Feature Article

May 11, 2017

How Can Telecom Carriers Compete with OTT Messaging Providers?

Over the last several years, the over-the-top (OTT) messaging market has experienced significant growth while telecommunications providers have fallen behind the competition.

Services like WhatsApp, Viber and iMessage, for instance, now represent more than 80 percent of all messaging traffic. And according to PWC, telecommunications carriers are paying a big price. Service revenues across the industry have fallen by as much as 30 percent in SMS messaging, 20 percent in international voice and 15 percent in roaming.

So, why are carriers having a hard time profiting from SMS and MMS services?

For many carriers, the problem comes down to marketing and resource allocation. For the average carrier, mobile messaging is just one service offered alongside many others like voice, data and broadband. It’s hard to compete with a dedicated messaging and voice provider.

But there is another issue at play here that is hurting carriers, and that is backend operational inefficiencies. Carriers still lack real-time visibility into critical metrics like international supplier costs and codes, which fluctuate constantly.  This in turn negatively impacts QoS and billing, and makes it harder to effectively perform least cost routing. Because the market changes so frequently, comprehensive analysis needs to take place on a real-time basis in order to maintain an accurate bottom line.

One company that is working to make a difference in this space is Orca Wave. This company, which will be on hand at the Global Messaging Summit (May 14 in Chicago), streamlines messaging management for carriers, offering features like comprehensive revenue assurance, cost and code management and profitability management. Orca Wave also auto-loads supplier cost and code sheets, and the software contains a built-in error analysis feature that can pinpoint problems like missing data, or duplicate entries. It even comes with a special blacklisting feature for filtering carrier routes.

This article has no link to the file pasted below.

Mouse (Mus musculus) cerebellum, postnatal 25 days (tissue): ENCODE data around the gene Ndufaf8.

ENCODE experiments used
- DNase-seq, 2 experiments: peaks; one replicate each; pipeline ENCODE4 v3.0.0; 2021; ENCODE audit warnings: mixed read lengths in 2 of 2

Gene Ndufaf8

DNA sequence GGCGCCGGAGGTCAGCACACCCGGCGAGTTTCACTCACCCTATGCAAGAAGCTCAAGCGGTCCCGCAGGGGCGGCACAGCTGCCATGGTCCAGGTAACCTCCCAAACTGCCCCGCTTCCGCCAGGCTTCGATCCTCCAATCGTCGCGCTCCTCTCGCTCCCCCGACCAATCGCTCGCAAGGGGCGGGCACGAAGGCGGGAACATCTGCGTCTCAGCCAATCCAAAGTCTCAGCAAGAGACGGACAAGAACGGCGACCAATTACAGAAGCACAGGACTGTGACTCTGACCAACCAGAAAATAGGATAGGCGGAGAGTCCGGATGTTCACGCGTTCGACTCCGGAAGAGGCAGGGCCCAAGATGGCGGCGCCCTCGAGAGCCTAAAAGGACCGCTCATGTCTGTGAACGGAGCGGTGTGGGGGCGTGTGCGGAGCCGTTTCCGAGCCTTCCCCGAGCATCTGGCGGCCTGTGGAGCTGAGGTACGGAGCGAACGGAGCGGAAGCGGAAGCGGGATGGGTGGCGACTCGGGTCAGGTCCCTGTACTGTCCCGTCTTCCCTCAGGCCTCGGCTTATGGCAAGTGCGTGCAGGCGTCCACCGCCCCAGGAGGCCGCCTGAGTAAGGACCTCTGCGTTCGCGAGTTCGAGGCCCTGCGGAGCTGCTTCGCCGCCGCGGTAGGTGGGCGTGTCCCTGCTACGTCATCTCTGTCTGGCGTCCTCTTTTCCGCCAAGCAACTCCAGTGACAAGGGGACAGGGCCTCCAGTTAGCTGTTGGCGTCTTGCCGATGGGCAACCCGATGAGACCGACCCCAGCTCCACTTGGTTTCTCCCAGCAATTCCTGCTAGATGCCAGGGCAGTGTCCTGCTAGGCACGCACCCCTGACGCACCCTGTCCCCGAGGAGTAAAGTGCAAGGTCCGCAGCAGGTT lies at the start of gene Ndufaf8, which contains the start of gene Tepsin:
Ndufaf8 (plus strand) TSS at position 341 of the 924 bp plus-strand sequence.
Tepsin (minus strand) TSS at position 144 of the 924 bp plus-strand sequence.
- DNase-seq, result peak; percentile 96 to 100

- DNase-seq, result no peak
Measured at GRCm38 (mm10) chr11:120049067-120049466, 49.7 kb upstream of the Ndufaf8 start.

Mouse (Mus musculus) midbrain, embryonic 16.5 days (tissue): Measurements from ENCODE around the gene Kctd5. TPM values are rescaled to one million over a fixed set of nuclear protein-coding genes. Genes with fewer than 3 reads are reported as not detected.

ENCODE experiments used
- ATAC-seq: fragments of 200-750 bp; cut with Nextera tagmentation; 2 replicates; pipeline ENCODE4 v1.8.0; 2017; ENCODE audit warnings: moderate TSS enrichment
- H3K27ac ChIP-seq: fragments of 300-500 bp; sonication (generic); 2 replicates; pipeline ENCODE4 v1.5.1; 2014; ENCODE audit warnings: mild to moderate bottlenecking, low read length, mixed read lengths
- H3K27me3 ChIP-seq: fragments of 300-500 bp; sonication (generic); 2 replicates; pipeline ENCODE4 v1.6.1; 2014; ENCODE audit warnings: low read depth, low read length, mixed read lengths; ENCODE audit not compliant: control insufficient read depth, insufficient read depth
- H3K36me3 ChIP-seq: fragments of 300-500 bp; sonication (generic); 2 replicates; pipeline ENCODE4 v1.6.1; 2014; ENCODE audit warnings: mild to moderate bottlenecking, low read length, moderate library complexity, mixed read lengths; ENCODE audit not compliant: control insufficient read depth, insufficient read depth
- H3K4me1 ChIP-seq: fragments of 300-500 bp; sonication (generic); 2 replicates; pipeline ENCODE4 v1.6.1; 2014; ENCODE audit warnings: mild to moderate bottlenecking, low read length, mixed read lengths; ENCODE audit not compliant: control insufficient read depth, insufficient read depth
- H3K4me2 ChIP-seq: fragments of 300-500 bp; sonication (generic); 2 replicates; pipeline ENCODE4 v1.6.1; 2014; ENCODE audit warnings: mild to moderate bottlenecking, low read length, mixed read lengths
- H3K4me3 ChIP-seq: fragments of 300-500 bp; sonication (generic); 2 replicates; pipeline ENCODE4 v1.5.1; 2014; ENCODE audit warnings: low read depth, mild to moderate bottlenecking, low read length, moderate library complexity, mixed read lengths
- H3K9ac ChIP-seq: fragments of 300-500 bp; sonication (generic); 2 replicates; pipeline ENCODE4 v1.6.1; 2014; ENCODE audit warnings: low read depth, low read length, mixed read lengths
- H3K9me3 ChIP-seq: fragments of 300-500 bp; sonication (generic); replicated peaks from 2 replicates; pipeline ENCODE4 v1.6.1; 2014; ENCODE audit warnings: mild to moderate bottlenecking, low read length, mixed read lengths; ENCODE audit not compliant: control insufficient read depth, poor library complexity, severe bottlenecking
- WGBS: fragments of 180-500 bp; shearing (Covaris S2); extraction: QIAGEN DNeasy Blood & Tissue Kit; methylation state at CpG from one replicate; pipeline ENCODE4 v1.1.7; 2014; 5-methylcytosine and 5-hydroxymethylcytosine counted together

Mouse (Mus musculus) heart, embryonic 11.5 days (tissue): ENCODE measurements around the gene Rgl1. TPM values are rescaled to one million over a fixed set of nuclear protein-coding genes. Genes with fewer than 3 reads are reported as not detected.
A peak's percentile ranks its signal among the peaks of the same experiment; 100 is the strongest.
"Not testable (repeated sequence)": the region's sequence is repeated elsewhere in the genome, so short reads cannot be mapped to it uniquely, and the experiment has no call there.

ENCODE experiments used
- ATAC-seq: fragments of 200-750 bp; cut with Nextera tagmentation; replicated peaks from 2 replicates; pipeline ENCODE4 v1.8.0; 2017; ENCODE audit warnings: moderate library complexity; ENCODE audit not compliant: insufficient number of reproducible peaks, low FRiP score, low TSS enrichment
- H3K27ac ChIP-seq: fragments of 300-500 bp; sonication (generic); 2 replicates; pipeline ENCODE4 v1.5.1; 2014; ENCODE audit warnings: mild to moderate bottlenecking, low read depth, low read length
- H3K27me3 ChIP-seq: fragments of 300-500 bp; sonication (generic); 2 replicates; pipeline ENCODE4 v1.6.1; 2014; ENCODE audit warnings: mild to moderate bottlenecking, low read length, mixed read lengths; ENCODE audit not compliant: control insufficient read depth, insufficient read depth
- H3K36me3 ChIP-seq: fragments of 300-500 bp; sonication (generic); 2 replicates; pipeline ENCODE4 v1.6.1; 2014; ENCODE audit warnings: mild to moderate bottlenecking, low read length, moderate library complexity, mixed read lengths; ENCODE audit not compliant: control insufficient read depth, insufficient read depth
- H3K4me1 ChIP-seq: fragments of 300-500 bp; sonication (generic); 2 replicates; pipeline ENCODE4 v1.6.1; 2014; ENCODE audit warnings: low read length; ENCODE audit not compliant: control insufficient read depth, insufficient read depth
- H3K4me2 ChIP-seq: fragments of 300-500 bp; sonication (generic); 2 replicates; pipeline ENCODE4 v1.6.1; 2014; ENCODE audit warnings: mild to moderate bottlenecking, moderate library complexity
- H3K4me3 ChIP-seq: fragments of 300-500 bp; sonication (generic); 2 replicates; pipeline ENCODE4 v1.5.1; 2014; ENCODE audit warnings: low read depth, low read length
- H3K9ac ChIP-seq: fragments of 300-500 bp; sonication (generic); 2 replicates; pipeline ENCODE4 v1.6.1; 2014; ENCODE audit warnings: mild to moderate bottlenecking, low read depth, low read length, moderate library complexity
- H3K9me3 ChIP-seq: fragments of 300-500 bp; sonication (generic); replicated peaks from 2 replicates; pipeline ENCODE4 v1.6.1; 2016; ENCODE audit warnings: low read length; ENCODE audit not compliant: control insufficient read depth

What’s more, the company is involved in another exciting technology that has tremendous revenue-driving potential: Application to Person (A2P), which makes it possible to distribute messages from an application to a group of mobile subscribers.

Equipped with A2P technology, carriers can add extra functionality to their customers’ applications. Imagine a retail chain, for instance, that wants to send push notifications to its customers about new products or deals. This can be easily and seamlessly deployed with an A2P setup.

How big of an opportunity is A2P messaging? By 2020, the market could reach $70 billion.

So while telecommunications providers may have some catching up to do in the mobile messaging space, the technology is now in place to expedite the process — and in doing so, reduce costs and offer better services to consumers.




Edited by Alicia Young


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